Washington Post adds to government accountability investigative reporting team

The Washington Post has hired two more reporters for its Ford Foundation-funded government-accountability reporting team.

The new hires:

KIMBRIELL KELLY, who leaves The Chicago Reporter after eight years. “Kimbriell rose from reporter to senior editor to editor to editor and publisher, responsible for the magazine’s strategic vision, editorial content and budget,” says the Post memo.

AMY BRITTAIN has been a Newark Star Ledger investigative reporter since 2010. Before that she interned at the Christian Science Monitor and Arizona Republic, and freelanced for the Times-Picayune. She’s also covered the San Diego Padres for mlb.com. In 2006, at age 19, she was a “Who Wants to be a Millionaire” contestant.

Read the Post memo after the jump.


Subject: Staff News: Two additions to Investigative

We are pleased to announce two additions to join Mike Sallah in bolstering our government accountability investigative reporting mission under the grant we have received from the Ford Foundation:

Kimbriell Kelly comes to us from The Chicago Reporter, a pioneering nonprofit bimonthly magazine with an out-sized reputation for investigative work in the social justice realm. Kimbriell’s 2007 investigation of racially disparate home mortgage lending sparked a lawsuit filed by Illinois Attorney General Lisa Madigan that resulted in an $8.7 billion settlement with Countrywide Financial to modify more than 400,000 home loans nationwide. Her work also led to a $335 million discriminatory housing settlement between Countrywide and the U.S. Department of Justice, the nation’s largest fair lending settlement, and a $175 million discriminatory housing settlement between DOJ and mortgage lender Wells Fargo. She has also reported extensively on immigration issues.

She was part of a team that won the Paul Tobenkin Memorial Award, which has been handed out by Columbia University since 1959 to honor outstanding achievements in reporting on racial or religious hatred, intolerance or discrimination in the United States. She has also received a Society of Professional Journalists award from Sigma Delta Chi, the National Clarion Award in magazine feature writing and the Chicago Headline Club Peter Lisagor Award for best investigative reporting.

In eight years at the Reporter, Kimbriell rose from reporter to senior editor to editor to editor and publisher, responsible for the magazine’s strategic vision, editorial content and budget. She also hosted a public affairs TV and radio show. Before joining the Reporter, she was a staff writer at the Daily Herald in Arlington Heights, Ill. She holds a bachelor’s degree in English from Saint Xavier University in Chicago and a master’s of science in journalism from Boston University. In 2007, she attended the advanced-computer assisted reporting statistics at the National Institute for Computer-Assisted Reporting.

She is married to Solomon Kelly, a computer software engineer. Kimbriell starts this week.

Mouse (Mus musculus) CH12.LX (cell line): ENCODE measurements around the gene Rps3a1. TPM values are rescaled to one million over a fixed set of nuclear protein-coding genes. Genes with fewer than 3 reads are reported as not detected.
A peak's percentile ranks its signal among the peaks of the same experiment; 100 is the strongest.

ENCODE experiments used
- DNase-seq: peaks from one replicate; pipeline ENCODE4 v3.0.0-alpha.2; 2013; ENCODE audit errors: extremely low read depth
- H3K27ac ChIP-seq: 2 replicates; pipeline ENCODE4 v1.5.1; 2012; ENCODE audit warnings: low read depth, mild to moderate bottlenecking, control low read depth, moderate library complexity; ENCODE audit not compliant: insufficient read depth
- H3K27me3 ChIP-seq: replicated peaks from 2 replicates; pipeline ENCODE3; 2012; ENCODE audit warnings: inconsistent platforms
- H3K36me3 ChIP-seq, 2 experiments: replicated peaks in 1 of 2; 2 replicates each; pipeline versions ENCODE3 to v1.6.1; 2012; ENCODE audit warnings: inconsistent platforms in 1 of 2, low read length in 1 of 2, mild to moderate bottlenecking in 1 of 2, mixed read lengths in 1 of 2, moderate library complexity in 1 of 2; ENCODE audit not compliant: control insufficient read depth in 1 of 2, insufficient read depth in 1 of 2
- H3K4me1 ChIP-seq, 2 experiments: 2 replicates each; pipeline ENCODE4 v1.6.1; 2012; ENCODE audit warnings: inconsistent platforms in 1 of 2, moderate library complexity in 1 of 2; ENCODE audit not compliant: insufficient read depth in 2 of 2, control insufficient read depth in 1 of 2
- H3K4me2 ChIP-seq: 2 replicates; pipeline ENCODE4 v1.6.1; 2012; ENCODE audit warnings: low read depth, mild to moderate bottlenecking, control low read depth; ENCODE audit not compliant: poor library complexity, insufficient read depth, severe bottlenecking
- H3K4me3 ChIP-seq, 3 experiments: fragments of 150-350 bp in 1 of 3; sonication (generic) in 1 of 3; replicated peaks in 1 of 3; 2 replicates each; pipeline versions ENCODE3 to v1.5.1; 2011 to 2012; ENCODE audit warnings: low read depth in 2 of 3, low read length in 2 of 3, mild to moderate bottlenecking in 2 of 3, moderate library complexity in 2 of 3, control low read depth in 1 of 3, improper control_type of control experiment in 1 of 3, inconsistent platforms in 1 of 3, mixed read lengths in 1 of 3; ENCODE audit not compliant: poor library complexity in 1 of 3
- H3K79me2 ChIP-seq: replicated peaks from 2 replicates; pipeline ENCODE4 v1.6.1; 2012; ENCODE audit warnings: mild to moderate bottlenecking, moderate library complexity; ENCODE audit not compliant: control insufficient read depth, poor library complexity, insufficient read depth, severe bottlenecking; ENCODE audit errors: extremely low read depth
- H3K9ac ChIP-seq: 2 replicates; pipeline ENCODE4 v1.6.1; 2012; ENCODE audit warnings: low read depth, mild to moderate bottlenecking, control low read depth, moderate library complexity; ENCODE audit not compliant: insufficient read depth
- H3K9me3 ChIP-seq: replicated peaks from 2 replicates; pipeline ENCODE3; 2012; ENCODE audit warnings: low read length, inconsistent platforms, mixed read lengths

Amy Brittain will be joining us after the first of the year. She comes to us from the Newark Star Ledger, where she has worked as an investigative reporter since 2010. Last year, at age 24, she won the George F. Polk Award for Metropolitan Reporting for her series with Mark Mueller, “Strong at Any Cost,” which detailed the use of anabolic steroids and human growth hormone by hundreds of New Jersey law enforcement officers and firefighters. Her other investigative stories include an ongoing series on the lax oversight of New Jersey’s medical marijuana program, a look at mismanagement of a local baseball team and an examination of a controversial diving horse routine in Atlantic City.

She has also had internships at the Christian Science Monitor and the Arizona Republic and freelanced for the New Orleans Times-Picayune. She wrote 60 game and breaking news stories covering the San Diego Padres for mlb.com in 2009.

She holds a bachelor’s degree in mass communication from Louisiana State University, where she worked for four years for the student newspaper, and as a chief sports writer, covered the resignation of the women’s basketball coach amid allegations of inappropriate sexual conduct with her players. Amy also holds a master’s of science in journalism from Columbia University, where she was a fellow at the Stabile Center for Investigative Journalism. She was a finalist in the student category in 2007 in the Investigative Reporters & Editors awards competition and a Scripps Howard Top 10 Scholar, given to the top collegiate journalists in the nation.

In 2006, she appeared as a 19-year-old contestant on Who Wants to be a Millionaire. This winter, she is spending a month in a Moscow newsroom as part of a young journalists exchange program sponsored by the Knight Foundation and the International Center for Journalists.

Jeff

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